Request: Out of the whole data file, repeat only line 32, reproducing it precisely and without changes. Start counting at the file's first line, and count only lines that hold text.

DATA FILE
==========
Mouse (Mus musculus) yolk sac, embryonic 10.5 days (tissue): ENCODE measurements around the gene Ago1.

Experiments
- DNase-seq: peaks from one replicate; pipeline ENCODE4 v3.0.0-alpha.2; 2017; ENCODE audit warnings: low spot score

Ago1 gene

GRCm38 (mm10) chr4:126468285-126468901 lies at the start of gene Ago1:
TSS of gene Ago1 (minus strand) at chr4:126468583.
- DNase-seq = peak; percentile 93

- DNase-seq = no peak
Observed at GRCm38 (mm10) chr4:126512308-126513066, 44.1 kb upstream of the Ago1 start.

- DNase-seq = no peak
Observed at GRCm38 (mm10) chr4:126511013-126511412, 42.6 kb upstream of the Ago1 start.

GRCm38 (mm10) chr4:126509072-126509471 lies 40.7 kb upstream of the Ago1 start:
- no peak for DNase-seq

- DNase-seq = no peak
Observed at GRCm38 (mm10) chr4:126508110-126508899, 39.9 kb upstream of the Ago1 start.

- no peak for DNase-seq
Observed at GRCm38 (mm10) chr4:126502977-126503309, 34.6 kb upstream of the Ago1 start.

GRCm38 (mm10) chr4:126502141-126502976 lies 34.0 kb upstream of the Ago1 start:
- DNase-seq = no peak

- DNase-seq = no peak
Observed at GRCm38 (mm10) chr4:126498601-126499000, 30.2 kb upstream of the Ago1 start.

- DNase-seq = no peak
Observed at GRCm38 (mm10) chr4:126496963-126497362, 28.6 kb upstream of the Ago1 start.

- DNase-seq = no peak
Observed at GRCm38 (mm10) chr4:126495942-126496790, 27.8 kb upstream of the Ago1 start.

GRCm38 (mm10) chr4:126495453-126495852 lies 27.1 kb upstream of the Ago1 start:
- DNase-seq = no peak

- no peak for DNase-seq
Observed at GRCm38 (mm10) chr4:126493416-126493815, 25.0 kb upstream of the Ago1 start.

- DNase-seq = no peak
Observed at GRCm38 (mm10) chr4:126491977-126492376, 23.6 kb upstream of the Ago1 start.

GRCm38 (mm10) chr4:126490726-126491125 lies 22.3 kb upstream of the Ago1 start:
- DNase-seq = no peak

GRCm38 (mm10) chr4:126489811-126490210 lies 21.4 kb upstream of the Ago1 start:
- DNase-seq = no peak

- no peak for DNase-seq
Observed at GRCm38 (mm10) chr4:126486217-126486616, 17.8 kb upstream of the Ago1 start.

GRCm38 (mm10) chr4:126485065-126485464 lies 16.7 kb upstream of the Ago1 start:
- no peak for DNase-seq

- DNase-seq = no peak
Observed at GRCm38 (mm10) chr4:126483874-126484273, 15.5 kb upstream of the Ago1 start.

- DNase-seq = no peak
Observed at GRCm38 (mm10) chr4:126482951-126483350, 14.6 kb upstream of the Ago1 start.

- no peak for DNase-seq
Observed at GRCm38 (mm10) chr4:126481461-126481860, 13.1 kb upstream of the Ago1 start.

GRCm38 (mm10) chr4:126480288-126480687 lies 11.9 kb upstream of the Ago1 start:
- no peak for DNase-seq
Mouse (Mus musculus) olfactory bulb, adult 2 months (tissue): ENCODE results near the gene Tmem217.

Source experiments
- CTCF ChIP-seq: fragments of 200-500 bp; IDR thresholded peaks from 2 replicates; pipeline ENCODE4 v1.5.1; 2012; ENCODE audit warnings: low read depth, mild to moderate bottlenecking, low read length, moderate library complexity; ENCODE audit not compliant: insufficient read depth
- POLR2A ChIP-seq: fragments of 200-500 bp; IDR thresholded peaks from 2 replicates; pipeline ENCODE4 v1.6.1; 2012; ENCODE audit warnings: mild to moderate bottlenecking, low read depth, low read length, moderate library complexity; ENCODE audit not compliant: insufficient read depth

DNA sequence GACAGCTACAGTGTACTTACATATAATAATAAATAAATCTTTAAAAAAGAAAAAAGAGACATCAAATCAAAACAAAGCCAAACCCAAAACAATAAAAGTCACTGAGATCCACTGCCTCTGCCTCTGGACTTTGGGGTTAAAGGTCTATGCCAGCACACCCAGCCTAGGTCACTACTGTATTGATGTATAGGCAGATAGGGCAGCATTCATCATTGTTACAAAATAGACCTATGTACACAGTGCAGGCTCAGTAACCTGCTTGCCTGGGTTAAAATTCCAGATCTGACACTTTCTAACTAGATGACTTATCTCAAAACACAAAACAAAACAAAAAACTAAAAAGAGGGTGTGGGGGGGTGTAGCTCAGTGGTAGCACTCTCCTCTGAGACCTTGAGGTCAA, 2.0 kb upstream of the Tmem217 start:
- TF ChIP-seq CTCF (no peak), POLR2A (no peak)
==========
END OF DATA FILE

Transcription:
GRCm38 (mm10) chr4:126490726-126491125 lies 22.3 kb upstream of the Ago1 start: